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Showing posts from October, 2009

Merging PDF files

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I do love Inkscape program. However, there is one thing it is still missing (it's not the program's fault though), the ability to handle more than one page documents. I recently was producing some drawings at work and I wanted to make a single document package with all the drawings to be emailed to my colleagues.

As I can produce PDF output from Inkscape, I searched for easy ways to merge several PDF files. I do know Adobe's Acrobat can do that, but I was looking for a cheaper alternative. I learned that you can use command-line ghostscript to get this done (provided you have it installed) easily.

gs -sPAPERSIZE=a4 -dNOPAUSE -dBATCH -sDEVICE=pdfwrite -sOutputFile=outfile.pdf inputfile1.pdf ... inputfileN.pdf

I learned too that it can be done online, in fact there are several sites (mergepdf, joinpdf) you can use.

Though there are certain limitations (encrypted PDF files are a no go), it seems I no longer have to worry about creating multipage PDF easily (of course it will be …

From VMware Server to ESXi

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One of the cool features about some VMware products is that they are free. Both VMware Server and ESXi are free virtualization platforms. The main difference is that while VMware server is running on top of your computer operating system, ESXi is a thin software layer running over your hardware. That saves important resources that can be better used by the virtual machines you want to run on top. ESXi only uses 32MB of RAM. You can watch this presentation about ESXi. The main problem I've got at the moment to get ESXi tested is that I need to buy a SATA disk as PATA is not supported.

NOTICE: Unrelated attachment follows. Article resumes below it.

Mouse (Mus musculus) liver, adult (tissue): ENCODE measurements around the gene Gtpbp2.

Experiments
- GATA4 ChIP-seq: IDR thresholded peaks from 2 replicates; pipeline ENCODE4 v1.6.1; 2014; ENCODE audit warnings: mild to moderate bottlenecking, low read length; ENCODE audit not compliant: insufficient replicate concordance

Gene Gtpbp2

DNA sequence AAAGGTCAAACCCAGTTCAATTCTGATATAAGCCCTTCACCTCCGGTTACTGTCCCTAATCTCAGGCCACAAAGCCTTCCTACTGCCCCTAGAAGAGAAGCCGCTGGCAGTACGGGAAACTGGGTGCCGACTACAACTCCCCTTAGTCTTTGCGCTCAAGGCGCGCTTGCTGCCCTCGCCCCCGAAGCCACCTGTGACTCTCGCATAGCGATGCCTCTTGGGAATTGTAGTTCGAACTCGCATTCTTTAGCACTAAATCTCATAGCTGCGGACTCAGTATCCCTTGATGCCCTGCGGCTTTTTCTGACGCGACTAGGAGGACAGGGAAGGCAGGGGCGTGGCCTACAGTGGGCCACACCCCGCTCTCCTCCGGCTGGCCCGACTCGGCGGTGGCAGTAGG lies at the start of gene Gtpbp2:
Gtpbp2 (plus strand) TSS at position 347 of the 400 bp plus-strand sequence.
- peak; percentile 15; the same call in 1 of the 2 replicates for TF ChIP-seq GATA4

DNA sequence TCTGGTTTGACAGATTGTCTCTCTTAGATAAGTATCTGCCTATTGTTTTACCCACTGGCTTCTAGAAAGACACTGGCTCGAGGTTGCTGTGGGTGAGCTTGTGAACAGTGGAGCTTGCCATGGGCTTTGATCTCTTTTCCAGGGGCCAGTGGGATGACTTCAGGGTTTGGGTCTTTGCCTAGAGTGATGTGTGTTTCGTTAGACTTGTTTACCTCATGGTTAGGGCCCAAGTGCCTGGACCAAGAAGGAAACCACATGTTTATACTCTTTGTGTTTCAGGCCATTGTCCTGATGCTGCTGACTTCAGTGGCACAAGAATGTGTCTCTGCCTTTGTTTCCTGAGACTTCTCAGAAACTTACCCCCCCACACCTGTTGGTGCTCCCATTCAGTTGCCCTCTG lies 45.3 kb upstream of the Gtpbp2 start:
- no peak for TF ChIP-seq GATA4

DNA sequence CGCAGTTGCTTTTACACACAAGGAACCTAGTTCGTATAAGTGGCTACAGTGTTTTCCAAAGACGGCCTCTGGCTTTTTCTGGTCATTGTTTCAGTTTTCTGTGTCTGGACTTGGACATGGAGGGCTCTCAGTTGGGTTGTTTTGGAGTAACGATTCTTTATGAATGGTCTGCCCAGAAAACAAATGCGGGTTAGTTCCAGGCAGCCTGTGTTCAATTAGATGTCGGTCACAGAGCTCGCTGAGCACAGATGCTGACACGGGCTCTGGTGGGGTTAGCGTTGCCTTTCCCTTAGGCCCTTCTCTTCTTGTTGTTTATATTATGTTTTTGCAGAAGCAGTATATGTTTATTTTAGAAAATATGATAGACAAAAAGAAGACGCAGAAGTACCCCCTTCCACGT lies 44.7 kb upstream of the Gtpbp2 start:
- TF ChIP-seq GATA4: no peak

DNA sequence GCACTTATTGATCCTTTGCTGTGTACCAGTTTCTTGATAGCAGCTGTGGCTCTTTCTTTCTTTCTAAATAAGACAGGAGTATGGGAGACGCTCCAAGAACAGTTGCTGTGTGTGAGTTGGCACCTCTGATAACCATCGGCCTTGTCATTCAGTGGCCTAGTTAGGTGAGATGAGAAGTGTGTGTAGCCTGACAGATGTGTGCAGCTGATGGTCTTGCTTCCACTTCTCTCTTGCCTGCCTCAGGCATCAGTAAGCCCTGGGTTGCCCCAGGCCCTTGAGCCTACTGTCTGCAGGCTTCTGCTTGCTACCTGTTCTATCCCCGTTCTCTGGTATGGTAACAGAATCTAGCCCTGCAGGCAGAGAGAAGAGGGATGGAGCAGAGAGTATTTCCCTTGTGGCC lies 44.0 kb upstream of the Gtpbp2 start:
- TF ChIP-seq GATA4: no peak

Kindle outside of U.S.

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I've just read today on Amazon.com website a Jeff Bezos letter announcing the availability of Kindle for customers outside U.S. Of course this also means that wireless access is going to work in your country.

I'd be buying one now if DX was available. Unfortunately only 6" Kindle is offered at the moment. However I guess they will be adding DX soon.

Update: There are a few things that do not add up well. Kindles are only sold from U.S. at the moment. That means you have to pay customs, plus overseas shipping plus an slightly more expensive version of Kindle.

Another source of trouble is that Wireless acccess to Wikipedia from Kindle International has "experimental" status, whatever that means. It is not so with US Kindle. And to me, wireless free access to Wikipedia is well worth a price premium. But ... if Wikipedia access is dropped then I do not see enough value on the wireless delivery of paid content.

H-index

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There are many ways to measure the "output" of a researcher. It is likely there are many ways to measure it because none of them is right for all the cases. While many consider citations of a paper as some type of endorsement of other person's work, there many ways to turn that into numbers.

And we want numbers so we can compare performance easily. I was asked the other day to provide my H-index. Problem was I have never heard about it before (only my fault). Just a wikipedia query later it turned out the idea was quite simple. H-index was proposed by Jorge E. Hirsch from UCSD and it is sometimes called Hirsch index or Hirsch number too.

This is how it is obtained: Take your publications list and sort it by the number of citations. Now start counting papers from the top (most cited paper) and continue down till the number of citations is lower than the count of papers. The current count (or one less) is your H-index.

So an H-index of, let's say, ten means that person ha…